Business News of 2014-03-18

New GIPC Act under fire

The new Ghana Investment Promotion Centre Act 2013 (Act 865) has come under thorough scrutiny from stakeholders with the former board Chairman of the GIPC, Dr Ishmael Yamson, stating that the Act has rather worsened the bureaucracy it sought to eliminate.

According to him, being part of the process that brought in the new Act, Act 865, “We were conscious that there was so much bureaucracy in our system and the law should therefore reduce the level of bureaucratic interventions in the investment processes.”

At a stakeholder’s dialogue to discuss the new Act, six months after its inception, Dr Yamson said per the criteria of eliminating bureaucracy from investment processes, the law had failed to achieve that.

He said, “I will judge this law as to whether it has achieved that and my view is that it has made it worse,” adding, “that there are more processes to go through, there are more approvals, there are more institutions involved, even in spite of the fact that there is a technical committee that has brought almost every institution that has something with investment together.”

A former Chief Executive Officer of the GIPC, Robert Ahomka-Lindsay, who was also a panel member, shared in the sentiments of Dr Yamson on the issue of bureaucracy.

His comments raised questions about whether the GIPC?was proactive enough to consult such personalities with indebt knowledge of the centre before presenting the GIPC?Bill to Parliament.

It is clear (from the experts and the opinions shared) that there is the need for the new Act, which is barely a year, to be reviewed, taking into consideration the various suggestions made to ensure that the country gets value from such laws.

One major reason Ghana is taken aback in many areas is because of the unnecessary bureaucracy which breeds bribery and corruption and, therefore, it is baffling to know that in reviewing an Act, the bureaucracy has intensified instead of simplying it.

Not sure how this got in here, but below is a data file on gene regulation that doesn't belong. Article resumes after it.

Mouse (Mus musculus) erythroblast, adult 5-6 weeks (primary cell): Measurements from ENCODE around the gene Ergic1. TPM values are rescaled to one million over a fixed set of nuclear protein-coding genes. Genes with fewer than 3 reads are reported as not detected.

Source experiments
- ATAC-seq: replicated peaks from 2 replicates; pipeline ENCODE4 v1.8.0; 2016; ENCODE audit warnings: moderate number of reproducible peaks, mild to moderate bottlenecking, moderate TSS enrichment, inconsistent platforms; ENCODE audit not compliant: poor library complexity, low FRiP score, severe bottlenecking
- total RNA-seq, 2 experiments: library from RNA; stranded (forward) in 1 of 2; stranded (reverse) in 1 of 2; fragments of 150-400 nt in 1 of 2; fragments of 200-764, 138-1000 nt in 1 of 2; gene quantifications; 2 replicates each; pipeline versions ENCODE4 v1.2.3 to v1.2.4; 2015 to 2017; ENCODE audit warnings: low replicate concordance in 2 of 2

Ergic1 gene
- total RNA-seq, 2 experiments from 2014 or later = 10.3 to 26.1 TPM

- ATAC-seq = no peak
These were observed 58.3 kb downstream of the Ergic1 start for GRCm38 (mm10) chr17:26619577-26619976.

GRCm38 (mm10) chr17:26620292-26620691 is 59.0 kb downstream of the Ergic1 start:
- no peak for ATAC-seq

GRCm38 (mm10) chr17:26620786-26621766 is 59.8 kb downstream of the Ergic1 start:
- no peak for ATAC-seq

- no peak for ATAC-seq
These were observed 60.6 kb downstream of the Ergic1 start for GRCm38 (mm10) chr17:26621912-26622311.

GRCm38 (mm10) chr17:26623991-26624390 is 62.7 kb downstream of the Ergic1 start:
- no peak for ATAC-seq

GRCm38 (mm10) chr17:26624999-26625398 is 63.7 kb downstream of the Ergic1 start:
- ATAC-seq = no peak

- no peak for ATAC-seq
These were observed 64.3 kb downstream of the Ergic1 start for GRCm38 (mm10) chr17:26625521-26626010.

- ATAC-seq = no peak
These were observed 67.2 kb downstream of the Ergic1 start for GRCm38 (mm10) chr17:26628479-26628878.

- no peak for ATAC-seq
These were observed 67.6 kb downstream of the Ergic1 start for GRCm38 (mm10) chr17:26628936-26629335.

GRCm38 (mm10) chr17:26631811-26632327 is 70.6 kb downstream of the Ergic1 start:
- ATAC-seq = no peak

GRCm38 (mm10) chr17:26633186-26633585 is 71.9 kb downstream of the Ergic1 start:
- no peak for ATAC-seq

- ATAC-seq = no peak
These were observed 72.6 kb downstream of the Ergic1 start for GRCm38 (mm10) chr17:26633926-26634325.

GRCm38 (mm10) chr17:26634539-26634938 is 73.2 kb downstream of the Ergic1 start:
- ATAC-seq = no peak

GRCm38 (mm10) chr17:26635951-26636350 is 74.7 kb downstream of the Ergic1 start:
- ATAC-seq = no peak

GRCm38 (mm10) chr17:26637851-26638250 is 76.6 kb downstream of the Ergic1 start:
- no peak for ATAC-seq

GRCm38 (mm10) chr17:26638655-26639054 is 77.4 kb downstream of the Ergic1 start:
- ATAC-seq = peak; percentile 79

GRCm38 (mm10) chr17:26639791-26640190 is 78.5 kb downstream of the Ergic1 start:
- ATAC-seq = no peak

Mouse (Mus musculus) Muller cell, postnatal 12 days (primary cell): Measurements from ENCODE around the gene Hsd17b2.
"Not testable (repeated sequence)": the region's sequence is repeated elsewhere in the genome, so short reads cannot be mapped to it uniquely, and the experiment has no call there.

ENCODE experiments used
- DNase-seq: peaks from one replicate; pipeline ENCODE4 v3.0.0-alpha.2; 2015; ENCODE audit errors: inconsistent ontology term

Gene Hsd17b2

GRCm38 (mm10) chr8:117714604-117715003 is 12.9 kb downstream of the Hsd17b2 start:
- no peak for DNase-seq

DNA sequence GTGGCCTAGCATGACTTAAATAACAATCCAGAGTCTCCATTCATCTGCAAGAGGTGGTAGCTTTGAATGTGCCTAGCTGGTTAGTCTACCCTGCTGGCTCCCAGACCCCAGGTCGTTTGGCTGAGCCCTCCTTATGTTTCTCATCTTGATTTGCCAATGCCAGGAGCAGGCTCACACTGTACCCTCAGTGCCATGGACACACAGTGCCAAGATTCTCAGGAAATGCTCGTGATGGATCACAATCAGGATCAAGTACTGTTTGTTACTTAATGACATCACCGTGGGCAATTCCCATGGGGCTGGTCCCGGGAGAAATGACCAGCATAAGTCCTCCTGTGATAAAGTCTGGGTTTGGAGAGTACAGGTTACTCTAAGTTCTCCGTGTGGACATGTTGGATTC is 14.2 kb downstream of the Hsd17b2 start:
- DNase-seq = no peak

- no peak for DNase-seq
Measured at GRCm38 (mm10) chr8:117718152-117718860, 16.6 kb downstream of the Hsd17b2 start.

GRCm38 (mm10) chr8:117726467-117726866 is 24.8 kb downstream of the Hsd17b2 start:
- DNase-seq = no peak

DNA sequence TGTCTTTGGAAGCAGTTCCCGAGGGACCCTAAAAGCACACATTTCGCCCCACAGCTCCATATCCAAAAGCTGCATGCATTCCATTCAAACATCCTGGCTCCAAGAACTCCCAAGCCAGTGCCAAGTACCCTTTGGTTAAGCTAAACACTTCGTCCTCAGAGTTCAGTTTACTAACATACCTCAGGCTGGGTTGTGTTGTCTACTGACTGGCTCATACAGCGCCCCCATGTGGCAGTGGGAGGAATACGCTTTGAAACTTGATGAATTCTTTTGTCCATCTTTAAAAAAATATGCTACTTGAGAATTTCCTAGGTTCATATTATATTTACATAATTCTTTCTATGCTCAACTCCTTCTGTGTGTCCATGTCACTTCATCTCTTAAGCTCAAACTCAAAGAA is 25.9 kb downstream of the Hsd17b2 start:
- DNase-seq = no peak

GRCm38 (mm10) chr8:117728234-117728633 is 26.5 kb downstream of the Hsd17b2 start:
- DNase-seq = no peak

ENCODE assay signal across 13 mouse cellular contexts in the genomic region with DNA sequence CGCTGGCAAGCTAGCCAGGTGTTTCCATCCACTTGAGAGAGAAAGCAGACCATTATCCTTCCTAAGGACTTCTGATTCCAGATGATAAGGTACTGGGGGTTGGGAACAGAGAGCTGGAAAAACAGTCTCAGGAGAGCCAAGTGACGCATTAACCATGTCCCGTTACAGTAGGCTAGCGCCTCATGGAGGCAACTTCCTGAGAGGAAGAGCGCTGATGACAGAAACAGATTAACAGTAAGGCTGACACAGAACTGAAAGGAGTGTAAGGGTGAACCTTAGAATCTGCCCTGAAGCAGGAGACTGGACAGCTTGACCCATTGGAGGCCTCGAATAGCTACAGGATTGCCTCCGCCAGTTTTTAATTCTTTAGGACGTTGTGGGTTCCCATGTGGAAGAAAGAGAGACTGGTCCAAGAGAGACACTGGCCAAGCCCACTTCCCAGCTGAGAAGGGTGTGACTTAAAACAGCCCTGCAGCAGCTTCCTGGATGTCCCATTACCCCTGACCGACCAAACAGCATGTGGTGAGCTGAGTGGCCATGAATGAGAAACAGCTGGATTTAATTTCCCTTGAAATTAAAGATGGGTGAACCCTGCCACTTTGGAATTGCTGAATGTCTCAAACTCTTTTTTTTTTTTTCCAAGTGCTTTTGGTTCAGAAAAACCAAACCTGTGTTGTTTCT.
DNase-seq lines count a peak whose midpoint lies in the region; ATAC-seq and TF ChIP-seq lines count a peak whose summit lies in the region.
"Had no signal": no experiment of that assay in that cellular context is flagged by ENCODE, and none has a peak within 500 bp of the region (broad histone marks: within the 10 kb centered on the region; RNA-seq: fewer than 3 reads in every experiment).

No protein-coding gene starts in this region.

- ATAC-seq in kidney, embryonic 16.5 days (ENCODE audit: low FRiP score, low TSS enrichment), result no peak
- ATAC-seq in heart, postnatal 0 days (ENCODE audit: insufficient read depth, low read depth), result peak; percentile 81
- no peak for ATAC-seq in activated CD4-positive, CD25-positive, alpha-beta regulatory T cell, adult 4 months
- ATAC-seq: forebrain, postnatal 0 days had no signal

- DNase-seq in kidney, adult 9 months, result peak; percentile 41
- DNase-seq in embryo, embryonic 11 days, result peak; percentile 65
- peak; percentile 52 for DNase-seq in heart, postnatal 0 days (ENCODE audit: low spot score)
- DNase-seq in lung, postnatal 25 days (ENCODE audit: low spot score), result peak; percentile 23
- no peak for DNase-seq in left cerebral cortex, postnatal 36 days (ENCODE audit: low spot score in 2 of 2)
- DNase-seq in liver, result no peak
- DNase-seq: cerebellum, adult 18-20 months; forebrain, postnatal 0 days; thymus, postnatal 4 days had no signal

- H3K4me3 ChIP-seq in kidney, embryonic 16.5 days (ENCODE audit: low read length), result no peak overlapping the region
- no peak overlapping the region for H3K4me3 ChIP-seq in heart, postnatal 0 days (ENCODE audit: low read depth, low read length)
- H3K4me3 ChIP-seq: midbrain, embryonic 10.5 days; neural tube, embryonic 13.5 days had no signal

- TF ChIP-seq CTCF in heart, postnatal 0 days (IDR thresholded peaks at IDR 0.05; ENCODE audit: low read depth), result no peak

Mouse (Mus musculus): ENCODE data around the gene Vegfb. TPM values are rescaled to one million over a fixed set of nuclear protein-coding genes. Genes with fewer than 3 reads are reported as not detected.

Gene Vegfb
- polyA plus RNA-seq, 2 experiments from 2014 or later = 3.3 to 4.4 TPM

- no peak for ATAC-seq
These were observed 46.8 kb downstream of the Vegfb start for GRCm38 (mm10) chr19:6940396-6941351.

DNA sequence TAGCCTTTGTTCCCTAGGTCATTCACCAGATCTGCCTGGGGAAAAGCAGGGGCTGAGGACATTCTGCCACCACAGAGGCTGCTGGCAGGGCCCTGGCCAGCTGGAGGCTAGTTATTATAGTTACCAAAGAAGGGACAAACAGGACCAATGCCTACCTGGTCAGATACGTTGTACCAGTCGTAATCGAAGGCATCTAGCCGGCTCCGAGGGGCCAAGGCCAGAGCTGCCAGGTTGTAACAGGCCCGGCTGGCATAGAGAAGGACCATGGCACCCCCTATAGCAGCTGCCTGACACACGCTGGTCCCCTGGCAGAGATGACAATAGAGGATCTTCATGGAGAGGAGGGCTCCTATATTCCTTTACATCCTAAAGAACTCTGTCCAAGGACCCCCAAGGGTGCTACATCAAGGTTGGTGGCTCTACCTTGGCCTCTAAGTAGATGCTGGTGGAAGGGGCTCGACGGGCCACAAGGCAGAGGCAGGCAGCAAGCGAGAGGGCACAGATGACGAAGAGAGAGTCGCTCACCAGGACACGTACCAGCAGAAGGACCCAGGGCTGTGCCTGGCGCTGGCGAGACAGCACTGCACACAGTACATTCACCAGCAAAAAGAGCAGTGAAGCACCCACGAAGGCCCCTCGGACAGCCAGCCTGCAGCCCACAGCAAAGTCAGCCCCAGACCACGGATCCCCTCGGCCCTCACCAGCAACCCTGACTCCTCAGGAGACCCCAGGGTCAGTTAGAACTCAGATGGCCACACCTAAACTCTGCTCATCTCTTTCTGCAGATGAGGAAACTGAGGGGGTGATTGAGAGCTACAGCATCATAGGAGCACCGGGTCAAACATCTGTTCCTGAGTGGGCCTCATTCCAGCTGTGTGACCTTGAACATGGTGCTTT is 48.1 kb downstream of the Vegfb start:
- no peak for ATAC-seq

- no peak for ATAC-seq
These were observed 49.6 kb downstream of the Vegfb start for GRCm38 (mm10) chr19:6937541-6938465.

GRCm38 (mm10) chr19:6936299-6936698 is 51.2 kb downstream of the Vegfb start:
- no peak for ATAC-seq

“Unfortunately I must say we have increased the bureaucracy. There is a situation where you have the certificate to commence business from the Registrar General and then you tell the person you are not allowed to commence business. It does not help,” he lamented.

He said there was the need to reduce the steps involved in going about businesses in the country, adding: “so that we do not have investors having to register at several places before they make one decision as to whether they would want to invest in Ghana or not.”

“In my opinion and based on what I have seen so far, it is now worse and I think that will not help us as a country because we live in a competitive world,” he reiterated.

Revised capital requirement

Aside the issue of bureaucracy, Dr Yamson also put the spotlight on the revised capital requirement for foreign companies wanting to invest in the country.

Per the new capital requirement, investment in joint ventures require a minimum capital requirement of US$200,000, for wholly owned foreign investments, the new capital is US$500,000, while companies interested in trading must have US$1 million minimum capital and employ a minimum of 20 skilled Ghanaians.

According to him, there are big businesses that did not start US$1 million threshold or even US$500,000 capital, but are able to create huge businesses starting with just 1 laptop.

“Are we saying that every business that comes here must have that chunk of money to be able to invest in this country? We are not saying that, and we should not say that. If that is the import of this bill, it will not attract investors,” he said.

Using himself as an example, Dr Yamson told the gathering, “Let us be real, if I am coming to invest in Ghana, which does not have a track record of 10 years of stable macro environment, and you tell me to come and put US$1million in this country, I will tell you, unless I can see real benefit in the very short term, I will think twice. That is the reality.”

He was however quick to add that he was not advocating that the law should be ‘fidgeted’ with, “but if our view is to attract investment then we must not do those things that will not attract investments.”

Brief about the act

Dr Yamson said the law started when the country was not benefitting from foreign investors and therefore sought to change the investment climate to bring in the desired level of investments.

“We felt Ghana was not attracting its fair share of international private capital and it shouldn’t be difficult for this country to attract up to US$10bn a year when we have countries like Vietnam and Peru which are newcomers attracting close to US$15bn a year,” he said.